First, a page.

Columba’s harsh temper got the best of him. Born to a warrior clan, he rallied his tribesmen to fight against Finnian’s monks and clan. Legend has it that Columba’s clan killed 10,000 opponents without losing a single member of its own tribe. Either from remorse for the deaths that he had caused or because of displeasing the High King, Columba left Ireland in exile. As the story goes, he was banished until he had converted as many people to the Christian faith as he and his clan had killed in battle.
Setting out in a coracle, a round boat made of animal skins strapped to a wooden frame, Columba finally landed on the shores of Iona and climbed a hillside. Reportedly it was the first place he had landed where he could no longer see Ireland. He chose to stay. Perhaps it was not a clear day, for on some days it is possible to spot Ireland from there.
A healthy community existed at Iona, but the island’s greatest years were ahead. Columba founded a monastery that would endure for 1,000 years. At its height, Iona had about 600 monks and many workers, who supported the building and maintenance of the abbey. All told, the island’s population was probably close to 1,000.
The monks grew crops, kept livestock, and tended gardens. They cooked, cleaned, built boats and buildings, caught fish, and grew corn. In the abbey workshops, craftsmen shaped wood, metal, glass, leather, and stone, while manuscript makers prepared their parchment with ink and dyes.
Much of what we know about Columba comes from a biography written by Adomnán, who led the monastery almost 100 years after Columba’s death. Like Columba, Adomnán was known for his holiness and miracles and later became a saint.
In 795, Vikings launched their first of many raids upon Iona, killing monks, stealing treasures from the abbey, and pillaging everything they could. The Book of Kells, now housed at Trinity College in Dublin, was produced on Iona. It was later moved with many other treasures from the abbey to Kells, for protection from Viking raids.
Scotland, like England, had a reformation and most of the abbeys and monasteries were sacked and destroyed. Windows were smashed. Stones were removed to build homes for local residents. Gold and silver were plundered and taken by the king.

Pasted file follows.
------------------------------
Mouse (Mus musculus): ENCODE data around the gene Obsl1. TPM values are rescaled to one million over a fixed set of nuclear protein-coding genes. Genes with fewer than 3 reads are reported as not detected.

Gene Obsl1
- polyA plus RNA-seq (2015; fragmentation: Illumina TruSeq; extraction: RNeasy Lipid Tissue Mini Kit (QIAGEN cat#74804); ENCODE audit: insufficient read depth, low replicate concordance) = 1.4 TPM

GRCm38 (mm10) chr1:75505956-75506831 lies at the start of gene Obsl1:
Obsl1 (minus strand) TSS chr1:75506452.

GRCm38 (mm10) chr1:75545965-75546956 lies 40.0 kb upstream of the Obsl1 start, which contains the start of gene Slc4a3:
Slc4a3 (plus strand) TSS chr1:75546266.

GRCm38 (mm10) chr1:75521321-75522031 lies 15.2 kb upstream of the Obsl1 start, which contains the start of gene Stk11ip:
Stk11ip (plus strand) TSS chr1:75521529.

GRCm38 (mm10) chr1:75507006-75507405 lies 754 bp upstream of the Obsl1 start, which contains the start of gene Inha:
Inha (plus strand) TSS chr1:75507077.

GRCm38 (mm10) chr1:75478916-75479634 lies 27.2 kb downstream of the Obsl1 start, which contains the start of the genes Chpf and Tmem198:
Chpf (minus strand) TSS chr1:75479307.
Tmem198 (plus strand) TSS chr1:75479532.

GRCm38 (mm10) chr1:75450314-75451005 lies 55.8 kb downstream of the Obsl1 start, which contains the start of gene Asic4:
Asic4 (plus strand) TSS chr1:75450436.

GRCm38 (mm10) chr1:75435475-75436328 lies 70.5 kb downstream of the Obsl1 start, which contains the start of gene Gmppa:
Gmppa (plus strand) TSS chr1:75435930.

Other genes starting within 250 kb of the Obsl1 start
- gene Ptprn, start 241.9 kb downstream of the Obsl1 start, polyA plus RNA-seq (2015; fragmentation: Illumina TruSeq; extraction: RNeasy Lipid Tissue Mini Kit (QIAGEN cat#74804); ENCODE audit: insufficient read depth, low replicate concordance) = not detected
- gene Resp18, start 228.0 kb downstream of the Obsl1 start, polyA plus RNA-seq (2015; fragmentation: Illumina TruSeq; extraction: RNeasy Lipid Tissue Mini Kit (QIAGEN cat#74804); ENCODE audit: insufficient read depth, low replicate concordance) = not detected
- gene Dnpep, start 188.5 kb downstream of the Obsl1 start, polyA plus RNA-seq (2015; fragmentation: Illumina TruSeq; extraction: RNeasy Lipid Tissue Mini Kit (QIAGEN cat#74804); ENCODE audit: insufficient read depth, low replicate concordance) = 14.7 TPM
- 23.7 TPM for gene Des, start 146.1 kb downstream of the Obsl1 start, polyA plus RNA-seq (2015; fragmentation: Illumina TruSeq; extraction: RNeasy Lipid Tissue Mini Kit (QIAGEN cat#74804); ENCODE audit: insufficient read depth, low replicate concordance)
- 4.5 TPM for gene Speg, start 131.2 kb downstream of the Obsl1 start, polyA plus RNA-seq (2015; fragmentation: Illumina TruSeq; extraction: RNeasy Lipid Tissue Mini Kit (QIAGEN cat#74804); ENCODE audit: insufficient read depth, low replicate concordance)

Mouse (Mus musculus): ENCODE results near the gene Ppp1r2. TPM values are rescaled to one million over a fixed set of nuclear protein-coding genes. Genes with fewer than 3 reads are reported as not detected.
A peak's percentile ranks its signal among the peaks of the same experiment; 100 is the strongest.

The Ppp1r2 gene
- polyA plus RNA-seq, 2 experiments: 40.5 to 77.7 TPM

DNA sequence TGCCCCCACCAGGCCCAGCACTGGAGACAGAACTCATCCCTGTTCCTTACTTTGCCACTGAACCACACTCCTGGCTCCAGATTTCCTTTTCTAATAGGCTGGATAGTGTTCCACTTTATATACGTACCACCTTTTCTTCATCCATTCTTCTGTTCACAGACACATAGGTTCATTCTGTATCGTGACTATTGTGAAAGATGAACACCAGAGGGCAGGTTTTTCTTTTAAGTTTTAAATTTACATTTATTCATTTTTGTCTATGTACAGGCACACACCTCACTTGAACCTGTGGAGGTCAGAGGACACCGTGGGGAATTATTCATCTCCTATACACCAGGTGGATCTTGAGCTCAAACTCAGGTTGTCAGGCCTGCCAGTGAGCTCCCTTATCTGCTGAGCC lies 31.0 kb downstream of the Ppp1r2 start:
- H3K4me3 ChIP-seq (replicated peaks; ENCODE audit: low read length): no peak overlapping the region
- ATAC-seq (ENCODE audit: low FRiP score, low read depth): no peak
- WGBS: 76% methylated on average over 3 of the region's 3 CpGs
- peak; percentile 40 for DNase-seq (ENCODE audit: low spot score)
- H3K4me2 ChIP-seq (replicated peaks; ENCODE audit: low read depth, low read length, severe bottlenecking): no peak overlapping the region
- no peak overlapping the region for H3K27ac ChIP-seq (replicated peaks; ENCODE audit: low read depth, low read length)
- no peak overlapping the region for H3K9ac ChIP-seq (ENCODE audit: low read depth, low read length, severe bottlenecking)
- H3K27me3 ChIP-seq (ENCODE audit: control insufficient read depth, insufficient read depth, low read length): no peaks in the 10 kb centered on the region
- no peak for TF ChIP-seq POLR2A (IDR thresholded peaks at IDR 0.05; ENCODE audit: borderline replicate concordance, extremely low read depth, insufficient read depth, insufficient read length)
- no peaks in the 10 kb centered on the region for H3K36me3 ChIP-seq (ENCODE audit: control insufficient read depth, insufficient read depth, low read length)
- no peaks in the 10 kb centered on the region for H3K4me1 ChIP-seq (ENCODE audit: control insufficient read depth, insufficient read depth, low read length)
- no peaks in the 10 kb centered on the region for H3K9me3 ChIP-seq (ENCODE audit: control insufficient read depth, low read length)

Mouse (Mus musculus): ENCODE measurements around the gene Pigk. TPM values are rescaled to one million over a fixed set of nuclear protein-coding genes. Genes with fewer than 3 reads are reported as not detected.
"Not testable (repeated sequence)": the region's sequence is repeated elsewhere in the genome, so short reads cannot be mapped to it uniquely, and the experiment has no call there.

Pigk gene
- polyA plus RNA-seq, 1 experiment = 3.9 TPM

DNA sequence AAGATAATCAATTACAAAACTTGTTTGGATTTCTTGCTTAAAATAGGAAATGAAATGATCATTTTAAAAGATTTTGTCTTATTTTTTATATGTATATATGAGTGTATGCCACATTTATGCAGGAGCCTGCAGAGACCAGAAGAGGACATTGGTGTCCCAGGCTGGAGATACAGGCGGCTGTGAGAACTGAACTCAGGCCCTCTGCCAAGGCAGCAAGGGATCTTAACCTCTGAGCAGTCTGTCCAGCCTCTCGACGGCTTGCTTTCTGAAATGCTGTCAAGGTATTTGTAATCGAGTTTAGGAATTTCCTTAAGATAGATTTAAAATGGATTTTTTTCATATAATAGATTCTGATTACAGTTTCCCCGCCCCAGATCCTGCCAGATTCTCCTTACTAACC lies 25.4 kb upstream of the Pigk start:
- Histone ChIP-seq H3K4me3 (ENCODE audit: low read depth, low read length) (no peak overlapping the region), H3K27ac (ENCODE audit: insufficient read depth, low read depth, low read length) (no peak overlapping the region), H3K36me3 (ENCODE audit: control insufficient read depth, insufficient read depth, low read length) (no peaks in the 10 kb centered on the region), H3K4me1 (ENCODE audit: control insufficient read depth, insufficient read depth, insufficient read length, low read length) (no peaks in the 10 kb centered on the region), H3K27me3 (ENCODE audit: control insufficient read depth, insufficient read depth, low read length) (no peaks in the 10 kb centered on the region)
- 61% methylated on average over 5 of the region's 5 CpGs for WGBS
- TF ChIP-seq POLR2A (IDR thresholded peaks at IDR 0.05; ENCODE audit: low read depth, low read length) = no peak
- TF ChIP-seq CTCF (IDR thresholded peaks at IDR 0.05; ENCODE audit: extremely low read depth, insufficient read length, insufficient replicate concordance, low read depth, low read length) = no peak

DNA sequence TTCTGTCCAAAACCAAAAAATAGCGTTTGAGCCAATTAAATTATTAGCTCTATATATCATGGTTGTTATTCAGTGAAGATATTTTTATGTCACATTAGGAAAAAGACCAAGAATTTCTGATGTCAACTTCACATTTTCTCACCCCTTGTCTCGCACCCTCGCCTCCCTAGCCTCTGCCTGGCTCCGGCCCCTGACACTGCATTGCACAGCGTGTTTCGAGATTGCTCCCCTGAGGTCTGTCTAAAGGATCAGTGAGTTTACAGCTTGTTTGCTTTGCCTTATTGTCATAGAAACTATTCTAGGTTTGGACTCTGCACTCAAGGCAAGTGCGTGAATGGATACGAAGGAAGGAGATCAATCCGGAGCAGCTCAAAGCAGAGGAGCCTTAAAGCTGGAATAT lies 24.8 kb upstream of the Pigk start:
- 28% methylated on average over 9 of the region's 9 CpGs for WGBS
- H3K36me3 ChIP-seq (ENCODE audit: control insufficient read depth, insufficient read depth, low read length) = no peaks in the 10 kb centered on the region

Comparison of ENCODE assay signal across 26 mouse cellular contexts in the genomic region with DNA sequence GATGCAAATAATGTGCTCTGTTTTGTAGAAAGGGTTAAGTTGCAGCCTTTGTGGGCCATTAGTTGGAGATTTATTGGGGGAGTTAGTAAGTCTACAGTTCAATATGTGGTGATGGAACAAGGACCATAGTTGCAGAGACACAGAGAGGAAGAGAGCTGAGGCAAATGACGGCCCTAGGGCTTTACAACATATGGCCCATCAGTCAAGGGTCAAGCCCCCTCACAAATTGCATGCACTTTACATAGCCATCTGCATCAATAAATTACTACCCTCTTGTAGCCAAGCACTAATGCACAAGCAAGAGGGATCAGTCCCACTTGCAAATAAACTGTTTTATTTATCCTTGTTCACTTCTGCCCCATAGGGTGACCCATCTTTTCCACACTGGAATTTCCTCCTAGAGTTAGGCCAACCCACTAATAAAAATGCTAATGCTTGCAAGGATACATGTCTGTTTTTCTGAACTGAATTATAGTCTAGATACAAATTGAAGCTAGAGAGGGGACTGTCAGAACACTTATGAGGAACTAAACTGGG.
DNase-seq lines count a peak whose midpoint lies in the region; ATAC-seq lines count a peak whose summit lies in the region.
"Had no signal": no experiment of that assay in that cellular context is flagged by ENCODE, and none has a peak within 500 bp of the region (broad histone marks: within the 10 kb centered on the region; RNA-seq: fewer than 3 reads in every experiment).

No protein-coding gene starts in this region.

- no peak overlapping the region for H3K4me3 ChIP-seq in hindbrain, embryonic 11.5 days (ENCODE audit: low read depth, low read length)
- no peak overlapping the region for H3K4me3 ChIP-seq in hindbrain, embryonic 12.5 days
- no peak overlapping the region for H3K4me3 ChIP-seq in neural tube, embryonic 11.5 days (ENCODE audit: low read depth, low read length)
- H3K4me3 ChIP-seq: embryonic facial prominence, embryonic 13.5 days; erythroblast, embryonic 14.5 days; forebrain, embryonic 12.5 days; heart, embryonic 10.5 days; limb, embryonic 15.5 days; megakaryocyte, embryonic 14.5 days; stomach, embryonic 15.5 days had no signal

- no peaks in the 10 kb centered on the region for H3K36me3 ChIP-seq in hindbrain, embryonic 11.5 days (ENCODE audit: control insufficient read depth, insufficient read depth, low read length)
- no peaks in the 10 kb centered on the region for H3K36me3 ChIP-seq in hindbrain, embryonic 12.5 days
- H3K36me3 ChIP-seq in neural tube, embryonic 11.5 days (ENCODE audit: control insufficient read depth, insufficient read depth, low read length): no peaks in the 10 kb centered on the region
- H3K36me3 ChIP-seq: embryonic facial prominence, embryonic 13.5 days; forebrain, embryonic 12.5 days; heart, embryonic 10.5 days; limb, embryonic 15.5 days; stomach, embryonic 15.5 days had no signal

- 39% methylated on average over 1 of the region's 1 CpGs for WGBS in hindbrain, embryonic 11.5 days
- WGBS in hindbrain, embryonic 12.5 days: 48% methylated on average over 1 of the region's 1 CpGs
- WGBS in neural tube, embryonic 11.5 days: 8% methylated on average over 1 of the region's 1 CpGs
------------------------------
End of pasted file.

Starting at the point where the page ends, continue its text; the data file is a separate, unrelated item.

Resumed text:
In 1938, George Macleod, a charismatic Scottish clergyman from a famous family of preachers, founded the Iona Community and resurrected the abbey. He had been ministering in the midst of poverty in Glasgow and discovered how little the church spoke to the lives of working people. He restored the abbey to be a center of worship and communal life and created a training center for young clergy, who were to study and be formed spiritually on Iona before embarking on urban ministry with the poor.
Today, the Iona Community is an international ecumenical movement of men and women, working for peace and justice, the rebuilding of community, and the renewal of worship. It consists of 300 members who live around the world and follow a rule of life that involves daily prayer, reading Scripture, practicing social justice, and meeting regularly with family groups of other community members.
The abbey only accepts guests who can arrive on a Saturday and stay until Friday. I stayed at the charming St. Columba Hotel, located just a short walk from the abbey. I had a small room with a sea view, and the food was excellent. Breads, scones, cakes, pies, and meals are made using excellent local and organic ingredients. The menus change seasonally to reflect the produce. The fish comes from Neil, St. Columba’s own fisherman. The organic garden supplies ample greens, beans, herbs, salads, flowers, and fruit.